‘Obscene’ Wealth Gains And The ‘Natural End To Nihilistic Bull Markets’

‘Obscene’ Wealth Gains And The ‘Natural End To Nihilistic Bull Markets’

“We’ll know if it’s a bubble by the end of Q1,” BofA’s Michael Hartnett wrote, in the latest edition of the bank’s weekly “Flow Show” series.

For several weeks (at least), Hartnett has suggested it might not be a terrible idea to eventually consider “selling the news,” so to speak. He hasn’t used that old saw, instead reiterating a “sell the vaccine” bullet point that cautions on “peak positioning, policy, and profits.”

Needless to say, that call has been early, something he readily admitted this week. “Thus far [it’s] premature,” Hartnett said, noting that the blue wave in Georgia as well as “Powell/Yellen gravy,” gave market participants a “free call option.” (There are plenty of jokes around the idea of “Powell/Yellen gravy” — I’ll refrain.)

The pseudo-famous “Bull & Bear Indicator” is now venturing closer and closer to the danger zone, and Hartnett mentions “frothy prices, greedy positioning, and desperate policymakers” in the course of describing the current conjuncture.

Of course, as I’ve variously mentioned over the past several weeks, calling the top (which is just a less pejorative way of saying “market timing”) is notoriously difficult. It’s even more perilous when risk-free rates are zero (or below) and the liquidity spigots are turned all the way on.

Hartnett underscored as much, while reiterating the socioeconomic consequences of extreme monetary accommodation.

“[The] decade-long backdrop of maximum liquidity and technological disruption has caused maximum inequality and massive social and electoral polarization,” he wrote. The figure below shows that Wall Street is now six times the size of Main Street.

The wealth gains, Hartnett said, are “obscene.”

I can’t say I’d disagree. Outside of the proverbial peasant revolt, there’s never really a “bad” time to be a billionaire, but 2020 was especially kind to the world’s richest people.

So, when does it all come crashing down?

Well, that’s the multi-trillion dollar question.

For his part, Hartnett reminds investors that “extreme asset bubbles [are] the natural end to nihilistic bull markets.”

No, Donny, these men are nihilists. There’s nothing to be afraid of.

Walter Sobchak

6 thoughts on “‘Obscene’ Wealth Gains And The ‘Natural End To Nihilistic Bull Markets’

  1. I don’t know. Maybe it crashes tomorrow. Maybe it doesn’t.

    There seems to be a sense that this one has to keep going until the next phase in the monetary regime is ready, a regime where the Fed can just deposit money into people’s phones for them to spend. A regime where sovereign debt jubilee is real. There is room to keep it going; the Fed balance sheet is still only $7T.

    Let’s face it, if it blows now, we go into two more depressions. A mental depression that causes people this time to jump out of windows (we do it a different way any longer but with same result) because of the financial depression they are suffering from. Think Case and Deaton applied this time to the upper 40% (but not including the 1%). Pensions broke. Life insurance broke. 401(k) accounts down 60%. Baby Boomers living on the streets, falling prey to all manner of predations.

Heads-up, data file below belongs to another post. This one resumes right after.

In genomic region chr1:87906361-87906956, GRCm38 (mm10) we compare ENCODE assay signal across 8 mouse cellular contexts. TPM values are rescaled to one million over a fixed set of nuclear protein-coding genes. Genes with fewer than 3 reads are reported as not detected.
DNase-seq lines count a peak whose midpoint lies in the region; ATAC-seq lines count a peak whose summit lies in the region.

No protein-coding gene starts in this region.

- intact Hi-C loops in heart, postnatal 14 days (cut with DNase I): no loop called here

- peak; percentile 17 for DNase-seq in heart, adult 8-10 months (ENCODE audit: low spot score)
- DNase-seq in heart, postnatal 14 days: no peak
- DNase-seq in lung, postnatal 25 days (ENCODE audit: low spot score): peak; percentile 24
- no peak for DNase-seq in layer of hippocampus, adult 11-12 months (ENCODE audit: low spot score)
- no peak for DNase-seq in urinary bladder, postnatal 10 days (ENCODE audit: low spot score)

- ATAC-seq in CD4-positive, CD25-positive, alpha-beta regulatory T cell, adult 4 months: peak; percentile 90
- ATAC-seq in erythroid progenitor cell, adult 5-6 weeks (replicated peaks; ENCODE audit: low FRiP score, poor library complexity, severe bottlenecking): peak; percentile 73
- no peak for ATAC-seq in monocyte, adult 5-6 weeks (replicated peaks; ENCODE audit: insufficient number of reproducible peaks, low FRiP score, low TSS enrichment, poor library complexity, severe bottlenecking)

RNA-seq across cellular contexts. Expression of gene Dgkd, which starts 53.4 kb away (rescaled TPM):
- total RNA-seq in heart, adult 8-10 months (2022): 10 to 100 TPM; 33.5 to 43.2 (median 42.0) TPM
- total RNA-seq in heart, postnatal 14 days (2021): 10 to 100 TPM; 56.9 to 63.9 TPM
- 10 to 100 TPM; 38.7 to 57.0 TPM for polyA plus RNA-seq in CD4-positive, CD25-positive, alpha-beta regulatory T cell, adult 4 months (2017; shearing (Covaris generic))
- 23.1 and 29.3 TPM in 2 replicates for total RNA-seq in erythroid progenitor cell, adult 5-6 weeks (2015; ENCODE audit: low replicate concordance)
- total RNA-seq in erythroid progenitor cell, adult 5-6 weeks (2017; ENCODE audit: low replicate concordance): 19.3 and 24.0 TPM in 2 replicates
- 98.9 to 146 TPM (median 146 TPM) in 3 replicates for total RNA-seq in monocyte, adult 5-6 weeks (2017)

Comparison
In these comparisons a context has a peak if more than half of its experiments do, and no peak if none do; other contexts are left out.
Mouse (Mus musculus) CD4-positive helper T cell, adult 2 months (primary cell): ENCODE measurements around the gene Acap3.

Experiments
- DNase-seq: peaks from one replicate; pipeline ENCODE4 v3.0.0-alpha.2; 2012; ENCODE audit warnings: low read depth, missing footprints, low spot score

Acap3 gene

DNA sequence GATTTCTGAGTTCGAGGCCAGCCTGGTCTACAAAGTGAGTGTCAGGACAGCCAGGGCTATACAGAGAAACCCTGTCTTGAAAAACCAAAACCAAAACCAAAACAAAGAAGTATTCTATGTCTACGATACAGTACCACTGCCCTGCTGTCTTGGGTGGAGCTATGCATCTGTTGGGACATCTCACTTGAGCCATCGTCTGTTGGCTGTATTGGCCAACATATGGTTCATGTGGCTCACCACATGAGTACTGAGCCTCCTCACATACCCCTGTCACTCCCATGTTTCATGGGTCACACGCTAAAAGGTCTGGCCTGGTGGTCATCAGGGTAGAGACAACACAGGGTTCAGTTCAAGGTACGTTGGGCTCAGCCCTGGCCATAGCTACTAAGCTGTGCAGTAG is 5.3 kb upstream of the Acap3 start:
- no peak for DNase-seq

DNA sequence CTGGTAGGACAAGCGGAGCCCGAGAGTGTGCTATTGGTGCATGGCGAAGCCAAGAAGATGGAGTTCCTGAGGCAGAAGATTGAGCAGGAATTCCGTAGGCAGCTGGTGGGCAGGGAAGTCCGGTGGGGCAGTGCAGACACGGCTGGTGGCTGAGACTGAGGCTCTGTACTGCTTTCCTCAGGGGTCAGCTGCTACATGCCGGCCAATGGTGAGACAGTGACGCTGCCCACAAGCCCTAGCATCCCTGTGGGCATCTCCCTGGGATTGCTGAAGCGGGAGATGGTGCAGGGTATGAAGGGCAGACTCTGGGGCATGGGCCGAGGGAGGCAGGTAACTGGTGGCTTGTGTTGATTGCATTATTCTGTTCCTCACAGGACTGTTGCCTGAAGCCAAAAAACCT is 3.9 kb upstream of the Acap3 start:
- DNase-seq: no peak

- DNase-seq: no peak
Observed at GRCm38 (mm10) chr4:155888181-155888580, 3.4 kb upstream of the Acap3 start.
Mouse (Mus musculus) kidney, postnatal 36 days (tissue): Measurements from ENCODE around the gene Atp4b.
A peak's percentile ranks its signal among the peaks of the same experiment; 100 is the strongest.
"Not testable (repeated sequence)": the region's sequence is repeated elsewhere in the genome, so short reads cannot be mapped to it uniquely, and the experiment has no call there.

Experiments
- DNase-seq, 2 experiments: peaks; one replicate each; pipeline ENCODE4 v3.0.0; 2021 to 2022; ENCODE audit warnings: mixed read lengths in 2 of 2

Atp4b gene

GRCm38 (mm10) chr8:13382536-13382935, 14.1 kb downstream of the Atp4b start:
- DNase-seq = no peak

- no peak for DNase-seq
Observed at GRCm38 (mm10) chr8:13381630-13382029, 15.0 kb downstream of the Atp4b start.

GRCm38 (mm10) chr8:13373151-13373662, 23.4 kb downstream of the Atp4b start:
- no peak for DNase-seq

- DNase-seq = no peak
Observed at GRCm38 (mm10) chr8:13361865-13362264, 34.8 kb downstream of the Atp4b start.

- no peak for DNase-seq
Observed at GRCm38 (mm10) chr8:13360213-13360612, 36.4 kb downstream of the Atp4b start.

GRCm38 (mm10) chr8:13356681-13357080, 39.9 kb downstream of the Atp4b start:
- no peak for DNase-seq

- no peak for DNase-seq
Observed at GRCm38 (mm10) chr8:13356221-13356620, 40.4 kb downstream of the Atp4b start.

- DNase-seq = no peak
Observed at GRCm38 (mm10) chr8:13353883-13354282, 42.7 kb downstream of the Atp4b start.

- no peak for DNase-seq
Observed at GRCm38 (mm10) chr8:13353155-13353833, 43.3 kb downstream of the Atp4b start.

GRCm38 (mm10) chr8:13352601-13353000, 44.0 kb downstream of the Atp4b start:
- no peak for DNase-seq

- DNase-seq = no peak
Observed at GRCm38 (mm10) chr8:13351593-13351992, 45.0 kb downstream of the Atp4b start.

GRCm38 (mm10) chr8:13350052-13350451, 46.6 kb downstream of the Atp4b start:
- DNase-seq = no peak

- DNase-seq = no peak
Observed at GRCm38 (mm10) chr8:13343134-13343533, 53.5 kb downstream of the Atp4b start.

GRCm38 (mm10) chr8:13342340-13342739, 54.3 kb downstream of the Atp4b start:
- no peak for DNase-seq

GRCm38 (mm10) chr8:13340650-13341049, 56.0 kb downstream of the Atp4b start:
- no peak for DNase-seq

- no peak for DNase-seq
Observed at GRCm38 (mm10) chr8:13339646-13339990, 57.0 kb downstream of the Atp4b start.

We don’t know what the future regime is going to bring. We do know there will be more technological disruption. And, the labor market will ail for a long while, maybe for the rest of our lifetimes. There’s little choice any longer but to keep it going until a new monetary regime is in place, where the debts can be whisked aside, despite the obscenities in the charts.

    That said, seems like there is some consensus that a short and sharp air pocket of 20% later in this quarter wouldn’t be all that bad. As far a a full-on crash that persists, no one wants this. No one would benefit and many of those who are not already suffering would suffer.

  2. No one, especially the politicians (from Bernie to McConnell to Biden), wants the stock market to crash.

    Until there is a better alternative where people/pension funds can invest their money- seems like the “fix” will remain the modus operandi. From what I have read, Wall Street gave lots of money to the Democratic candidates ( a shift from historically donating more to Republicans).
    Kind of surprised the Treasury/Federal Reserve is letting Bitcoin run- but that is probably not on the “top 10 list” of problems…..yet.

    1. Yeah I feel like the idea of worrying about a $1T bubble right now is like worrying about leaving the oven on in your condo while the forest fires are sweeping through the neighborhood.

    2. Hasn’t the practice been to donate to both parties, as well as both candidates in some large-scale elections? I first heard about that in a Microsoft-specific article, and was boggled.

      However, the intention may be to make whoever is elected feel beholden to the donor. This only works if neither candidate is supporting a specific issue against the Wall Street donor.

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